Want to Go to Paris? Don't Have a Kid.

Commericials are so ridiculous in general that the one I saw last night hardly even bears mention, but it stuck with me, not only for it's blatant exclusionary tactics (which, in a commercial, where your audience is women, and a large percentage of that audience, would, by nature of things, have children, can't be a particularly clever thing to do), but also for its sheer length.

So, after my babies were tucked away in their beds, most definitely not sleeping, laughter and shouts erupting from the room every few minutes, and every few minutes more, a plantiff plea: "Mommy?  Moooooommmmmmy!" I settled down to watch a bit of television (After Lately, actually.  You should watch it.)

After five minutes of the show, the commercial break pops up, and I go to resettle the kids. I plop myself back down on the sofa to see images of happy young women -- every once in a while, a happy young couple -- flitting back and forth on the screen, wearing fashionable things, and being presented with "life choices."

A stork comes by with a purple satchel.  The beautiful woman laughs at him and shakes her head. She moves on to a picture of the Eiffel Tower and instead picks out the note "Trip to Paris."  Another woman, this one in stylish glasses and skinny jeans, looks at house after house after house, the implication being that she can afford it because she doesn't have a child.  Which is why we should all buy this particular brand of birth control.

The commercial goes on and on; it's never-ending.  It says, look at this scenario that's better without kids. Look at that one; you can't do that one with kids.  See all of these smiling faces? It's because they don't have kids.  Know why they don't have kids? Because they buy and use our birth control.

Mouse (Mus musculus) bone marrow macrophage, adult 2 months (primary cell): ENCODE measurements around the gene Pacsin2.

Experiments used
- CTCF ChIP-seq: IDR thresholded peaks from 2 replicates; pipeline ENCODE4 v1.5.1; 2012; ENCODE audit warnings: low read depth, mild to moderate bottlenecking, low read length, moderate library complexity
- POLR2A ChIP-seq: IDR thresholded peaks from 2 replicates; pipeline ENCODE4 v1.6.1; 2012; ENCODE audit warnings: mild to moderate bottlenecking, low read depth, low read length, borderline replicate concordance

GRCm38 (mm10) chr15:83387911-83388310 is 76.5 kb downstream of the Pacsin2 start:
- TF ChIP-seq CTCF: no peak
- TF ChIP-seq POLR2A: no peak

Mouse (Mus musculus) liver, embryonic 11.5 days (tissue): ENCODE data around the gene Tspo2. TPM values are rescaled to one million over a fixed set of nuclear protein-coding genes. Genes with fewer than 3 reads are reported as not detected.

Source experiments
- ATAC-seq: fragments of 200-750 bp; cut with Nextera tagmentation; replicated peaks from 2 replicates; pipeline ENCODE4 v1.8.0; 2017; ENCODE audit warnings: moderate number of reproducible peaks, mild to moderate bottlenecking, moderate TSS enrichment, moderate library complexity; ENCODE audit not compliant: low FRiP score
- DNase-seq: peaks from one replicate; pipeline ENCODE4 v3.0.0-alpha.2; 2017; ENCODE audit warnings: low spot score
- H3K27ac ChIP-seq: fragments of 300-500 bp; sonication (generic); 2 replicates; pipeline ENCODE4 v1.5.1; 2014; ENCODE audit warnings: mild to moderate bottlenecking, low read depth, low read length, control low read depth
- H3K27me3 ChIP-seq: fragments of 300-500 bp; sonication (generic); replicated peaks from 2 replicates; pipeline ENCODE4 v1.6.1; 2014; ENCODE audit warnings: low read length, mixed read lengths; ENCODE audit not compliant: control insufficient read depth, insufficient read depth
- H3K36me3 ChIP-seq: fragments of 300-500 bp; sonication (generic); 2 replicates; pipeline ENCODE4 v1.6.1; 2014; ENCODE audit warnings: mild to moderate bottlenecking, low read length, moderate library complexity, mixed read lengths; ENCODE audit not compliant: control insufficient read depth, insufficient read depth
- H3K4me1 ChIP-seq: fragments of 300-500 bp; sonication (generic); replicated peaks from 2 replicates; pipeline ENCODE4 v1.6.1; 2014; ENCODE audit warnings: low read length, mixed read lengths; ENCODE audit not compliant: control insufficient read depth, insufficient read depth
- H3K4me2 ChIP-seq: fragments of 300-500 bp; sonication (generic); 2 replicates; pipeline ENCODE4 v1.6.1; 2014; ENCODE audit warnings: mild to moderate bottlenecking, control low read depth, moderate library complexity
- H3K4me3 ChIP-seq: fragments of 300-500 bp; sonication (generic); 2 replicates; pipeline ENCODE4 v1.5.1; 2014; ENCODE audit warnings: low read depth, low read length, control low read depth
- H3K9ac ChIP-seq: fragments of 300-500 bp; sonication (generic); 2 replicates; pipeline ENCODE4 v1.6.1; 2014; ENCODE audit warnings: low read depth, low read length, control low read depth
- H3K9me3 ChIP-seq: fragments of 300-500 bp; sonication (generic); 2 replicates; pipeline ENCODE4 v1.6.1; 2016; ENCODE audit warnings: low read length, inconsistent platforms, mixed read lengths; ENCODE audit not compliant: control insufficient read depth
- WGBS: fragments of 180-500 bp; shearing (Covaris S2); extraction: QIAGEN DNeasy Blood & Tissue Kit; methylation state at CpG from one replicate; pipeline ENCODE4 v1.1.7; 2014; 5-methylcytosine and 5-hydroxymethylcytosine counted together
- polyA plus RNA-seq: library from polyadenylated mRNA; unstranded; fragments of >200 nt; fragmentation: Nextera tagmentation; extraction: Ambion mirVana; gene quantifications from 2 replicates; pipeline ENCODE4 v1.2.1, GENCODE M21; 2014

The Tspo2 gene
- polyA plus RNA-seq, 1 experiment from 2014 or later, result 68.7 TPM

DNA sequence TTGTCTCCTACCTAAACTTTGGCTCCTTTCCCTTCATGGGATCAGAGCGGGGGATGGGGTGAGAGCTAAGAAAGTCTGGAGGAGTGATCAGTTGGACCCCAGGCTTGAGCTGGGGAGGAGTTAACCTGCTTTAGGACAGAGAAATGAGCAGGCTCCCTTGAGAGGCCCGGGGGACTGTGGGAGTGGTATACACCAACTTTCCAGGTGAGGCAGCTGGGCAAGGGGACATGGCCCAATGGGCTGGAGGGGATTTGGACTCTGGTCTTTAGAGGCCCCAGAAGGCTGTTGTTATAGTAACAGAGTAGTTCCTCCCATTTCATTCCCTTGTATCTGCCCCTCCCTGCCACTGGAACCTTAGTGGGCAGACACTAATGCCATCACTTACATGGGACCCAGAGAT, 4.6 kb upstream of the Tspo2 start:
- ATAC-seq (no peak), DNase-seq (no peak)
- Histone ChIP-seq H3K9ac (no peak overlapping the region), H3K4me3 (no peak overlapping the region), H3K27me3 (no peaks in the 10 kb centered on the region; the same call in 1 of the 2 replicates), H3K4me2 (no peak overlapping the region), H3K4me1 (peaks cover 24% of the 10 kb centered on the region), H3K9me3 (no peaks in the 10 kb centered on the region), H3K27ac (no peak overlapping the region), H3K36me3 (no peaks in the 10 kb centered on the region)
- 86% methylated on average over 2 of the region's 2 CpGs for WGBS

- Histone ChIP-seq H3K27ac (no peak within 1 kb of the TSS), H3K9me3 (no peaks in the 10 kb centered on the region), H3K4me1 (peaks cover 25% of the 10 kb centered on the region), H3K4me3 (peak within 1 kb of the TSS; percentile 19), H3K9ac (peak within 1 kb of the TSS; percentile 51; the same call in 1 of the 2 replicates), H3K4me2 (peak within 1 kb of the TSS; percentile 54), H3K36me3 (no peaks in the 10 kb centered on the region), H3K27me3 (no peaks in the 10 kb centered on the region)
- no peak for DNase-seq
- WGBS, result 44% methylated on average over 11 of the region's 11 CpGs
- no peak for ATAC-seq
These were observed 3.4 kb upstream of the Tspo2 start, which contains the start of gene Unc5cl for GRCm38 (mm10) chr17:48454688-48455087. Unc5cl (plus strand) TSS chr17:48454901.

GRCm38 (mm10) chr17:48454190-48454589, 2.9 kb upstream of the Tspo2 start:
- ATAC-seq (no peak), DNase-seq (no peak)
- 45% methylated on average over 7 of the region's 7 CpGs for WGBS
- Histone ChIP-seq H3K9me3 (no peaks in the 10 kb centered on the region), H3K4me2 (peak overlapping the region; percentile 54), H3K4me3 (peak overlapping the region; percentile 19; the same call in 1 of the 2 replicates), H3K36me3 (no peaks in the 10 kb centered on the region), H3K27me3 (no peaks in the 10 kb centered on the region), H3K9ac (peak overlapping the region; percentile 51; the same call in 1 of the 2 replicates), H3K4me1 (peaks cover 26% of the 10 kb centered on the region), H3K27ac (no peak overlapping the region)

Oh. Okay.

Except that having a kid doesn't mean you'll never get to Paris.  If you try to do it with toddlers, you're a braver woman than I, but last time I checked (I hope!) that phase lasts for just a few years.  Having a kid doesn't prevent you from buying a home you would like.  In fact, it may push you in that direction, who knows?

But, I get their point. I understand what they were going for, and it's not a notion that's completely without merit. Without kids, there is a lot that you can do, it's true.

What really gets me is the length of time they spent on this one concept.  The commercial ran at least a minute. That's a really long time in TV. And I got the point after 15 seconds. 30 seconds was pushing it.  It was only after the full minute that my annoyance and my resolution to never switch to their product set in.

Birth control is used by so many people for so many different reasons.  Why not include the woman with totally intense cramps (in a picture, of course...going with the commercial, she'd be smiling and lovely, over-the-moon about her choice of BC), or the woman has a family already and is satisfied with where she is in life? By using just ten seconds to show those two situations, that brand of birth control widens their audience probably three-fold. As it stands, they alienate at least half and maybe more of the birth-control users out there.  Foolish marketing, in my opinion.

Of course, I'm probably over-reacting and here's why.  Right after that commercial, a spot came on for Enfamil Formula, showing a harried mother in an oversized shirt feeding her baby a bottle.

Oh, television, what's with the one-two punch?  "If you didn't use that birth control we were just talking about, and you look like this woman instead of those other women, here's a product for you."

Well, E, thank you for not leaving mothers behind in your advertising.

Please vote for Tales of an Unlikely Mother on Babble.com. We're number 15, just scroll down and click on the thumbs up.


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